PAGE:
It will be understood that the vibrations of the shaft 11 will not be limited to any one particular radial direction, but rather they in fact propagate around the vibration damper of the present invention. This propagation of vibrating forces will be absorbed by the continuous spring action of the flange 33 which in itself has a ring configuration to absorb forces in any radial direction. This action to provide a smooth and continuous support effect is damped by the fluid film within the annular cavity 25.

Referring to FIG. 5, there is shown an alternate embodiment of the vibration damper incorporating a modified flange assembly. The inner cylindrical member 18 and the outer cylindrical member 22 are similar in shape and displacement as shown in FIG. 2 to form the annular cavity 24. However, at the flange end of the outer cylindrical member 22 there is provided a relief 56 terminating in a ring shaped inwardly directed flange 58. The flange 58 is secured to the relief 56 at substantially right angles to an axis of the outer cylindrical member 22.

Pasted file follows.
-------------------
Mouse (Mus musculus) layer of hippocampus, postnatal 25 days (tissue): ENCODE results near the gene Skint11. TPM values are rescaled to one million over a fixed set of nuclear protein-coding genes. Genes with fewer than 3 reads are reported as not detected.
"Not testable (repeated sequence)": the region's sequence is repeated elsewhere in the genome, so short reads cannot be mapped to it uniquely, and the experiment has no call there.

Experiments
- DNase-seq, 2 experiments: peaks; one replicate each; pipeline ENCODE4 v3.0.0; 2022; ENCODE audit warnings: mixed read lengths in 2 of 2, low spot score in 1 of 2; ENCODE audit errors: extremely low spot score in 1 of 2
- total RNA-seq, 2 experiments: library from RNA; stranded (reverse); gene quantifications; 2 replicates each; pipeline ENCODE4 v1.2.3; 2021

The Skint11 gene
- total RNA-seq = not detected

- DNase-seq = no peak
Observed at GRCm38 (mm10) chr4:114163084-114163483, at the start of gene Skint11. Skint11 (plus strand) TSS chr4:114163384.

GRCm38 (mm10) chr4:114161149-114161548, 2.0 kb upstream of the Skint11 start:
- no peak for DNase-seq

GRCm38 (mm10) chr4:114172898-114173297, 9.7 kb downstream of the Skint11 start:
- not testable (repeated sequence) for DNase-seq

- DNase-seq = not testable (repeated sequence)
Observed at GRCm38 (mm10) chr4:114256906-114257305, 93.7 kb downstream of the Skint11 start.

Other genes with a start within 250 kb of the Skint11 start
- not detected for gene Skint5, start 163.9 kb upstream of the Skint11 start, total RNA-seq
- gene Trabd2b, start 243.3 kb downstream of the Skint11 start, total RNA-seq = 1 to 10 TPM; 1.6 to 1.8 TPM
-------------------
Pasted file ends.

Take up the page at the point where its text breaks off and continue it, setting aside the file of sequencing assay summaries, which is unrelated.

At the end of the inner cylindrical member 18 and replacing the ring shaped member 18a there is provided a relief 60 terminating at a shoulder 62 as part of a ring shaped mounting flange 64 and forming a pilot ring 66 for the flange 58. The ring shaped mounting flange 64 is provided with the internally tapped mounting holes (not shown) equally spaced around the ring 64. The mounting holes receive threaded fasteners 68 extending through the flange 58.

As assembled, the flange 58 and the ring 64 cooperate to function as the flange 32 as previously described. The space between the relief 56 and the relief 60 functions as a fluid reservoir in communication with the annular cavity 24.

Functionally, the embodiment of the vibration damper of FIG. 5 is similar to that described with respect to FIGS. 3 and 4. Vibrating forces transmitted from the shaft 10 to the bearings 14 and 16 produce a displacement between the inner and outer cylindrical members 18 and 22, and the amount of this displacement is determined by the lateral force and the counteracting spring force produced by the assembly of the flange 58 and the ring 64.

While several embodiments of the invention, together with modifications thereof, have been described in detail herein and shown in the accompanying drawings, it will be evident that various further modifications are possible without departing from the scope of the invention.